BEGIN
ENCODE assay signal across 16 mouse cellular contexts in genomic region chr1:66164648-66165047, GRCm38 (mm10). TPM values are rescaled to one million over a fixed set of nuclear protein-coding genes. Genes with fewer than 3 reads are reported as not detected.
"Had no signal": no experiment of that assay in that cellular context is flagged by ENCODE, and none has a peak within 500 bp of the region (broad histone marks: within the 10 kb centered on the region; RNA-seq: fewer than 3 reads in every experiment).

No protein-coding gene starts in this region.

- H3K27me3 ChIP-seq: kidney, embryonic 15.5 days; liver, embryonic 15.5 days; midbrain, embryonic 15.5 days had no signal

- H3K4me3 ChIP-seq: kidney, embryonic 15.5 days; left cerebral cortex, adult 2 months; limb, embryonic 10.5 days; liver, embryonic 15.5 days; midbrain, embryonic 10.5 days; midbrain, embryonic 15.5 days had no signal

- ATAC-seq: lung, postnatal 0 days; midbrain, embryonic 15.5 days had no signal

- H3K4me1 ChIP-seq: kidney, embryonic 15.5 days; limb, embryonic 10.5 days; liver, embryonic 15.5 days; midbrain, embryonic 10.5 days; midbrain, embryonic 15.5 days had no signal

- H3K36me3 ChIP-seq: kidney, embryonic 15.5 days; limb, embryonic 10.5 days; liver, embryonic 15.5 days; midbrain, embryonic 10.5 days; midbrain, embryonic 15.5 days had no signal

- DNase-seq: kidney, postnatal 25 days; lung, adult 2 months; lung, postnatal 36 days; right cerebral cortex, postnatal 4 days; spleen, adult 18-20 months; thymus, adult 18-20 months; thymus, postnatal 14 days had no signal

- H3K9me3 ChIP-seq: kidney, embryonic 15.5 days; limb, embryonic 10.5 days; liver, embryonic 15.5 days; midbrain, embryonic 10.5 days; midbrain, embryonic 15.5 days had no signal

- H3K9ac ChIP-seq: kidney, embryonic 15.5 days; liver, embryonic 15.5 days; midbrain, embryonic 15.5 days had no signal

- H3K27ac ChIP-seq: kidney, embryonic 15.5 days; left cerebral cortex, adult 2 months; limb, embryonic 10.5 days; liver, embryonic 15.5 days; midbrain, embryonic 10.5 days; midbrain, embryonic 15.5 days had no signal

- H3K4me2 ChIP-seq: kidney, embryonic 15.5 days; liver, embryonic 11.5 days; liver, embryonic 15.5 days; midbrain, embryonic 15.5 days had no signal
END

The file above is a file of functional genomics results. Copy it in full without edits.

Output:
ENCODE assay signal across 16 mouse cellular contexts in genomic region chr1:66164648-66165047, GRCm38 (mm10). TPM values are rescaled to one million over a fixed set of nuclear protein-coding genes. Genes with fewer than 3 reads are reported as not detected.
"Had no signal": no experiment of that assay in that cellular context is flagged by ENCODE, and none has a peak within 500 bp of the region (broad histone marks: within the 10 kb centered on the region; RNA-seq: fewer than 3 reads in every experiment).

No protein-coding gene starts in this region.

- H3K27me3 ChIP-seq: kidney, embryonic 15.5 days; liver, embryonic 15.5 days; midbrain, embryonic 15.5 days had no signal

- H3K4me3 ChIP-seq: kidney, embryonic 15.5 days; left cerebral cortex, adult 2 months; limb, embryonic 10.5 days; liver, embryonic 15.5 days; midbrain, embryonic 10.5 days; midbrain, embryonic 15.5 days had no signal

- ATAC-seq: lung, postnatal 0 days; midbrain, embryonic 15.5 days had no signal

- H3K4me1 ChIP-seq: kidney, embryonic 15.5 days; limb, embryonic 10.5 days; liver, embryonic 15.5 days; midbrain, embryonic 10.5 days; midbrain, embryonic 15.5 days had no signal

- H3K36me3 ChIP-seq: kidney, embryonic 15.5 days; limb, embryonic 10.5 days; liver, embryonic 15.5 days; midbrain, embryonic 10.5 days; midbrain, embryonic 15.5 days had no signal

- DNase-seq: kidney, postnatal 25 days; lung, adult 2 months; lung, postnatal 36 days; right cerebral cortex, postnatal 4 days; spleen, adult 18-20 months; thymus, adult 18-20 months; thymus, postnatal 14 days had no signal

- H3K9me3 ChIP-seq: kidney, embryonic 15.5 days; limb, embryonic 10.5 days; liver, embryonic 15.5 days; midbrain, embryonic 10.5 days; midbrain, embryonic 15.5 days had no signal

- H3K9ac ChIP-seq: kidney, embryonic 15.5 days; liver, embryonic 15.5 days; midbrain, embryonic 15.5 days had no signal

- H3K27ac ChIP-seq: kidney, embryonic 15.5 days; left cerebral cortex, adult 2 months; limb, embryonic 10.5 days; liver, embryonic 15.5 days; midbrain, embryonic 10.5 days; midbrain, embryonic 15.5 days had no signal

- H3K4me2 ChIP-seq: kidney, embryonic 15.5 days; liver, embryonic 11.5 days; liver, embryonic 15.5 days; midbrain, embryonic 15.5 days had no signal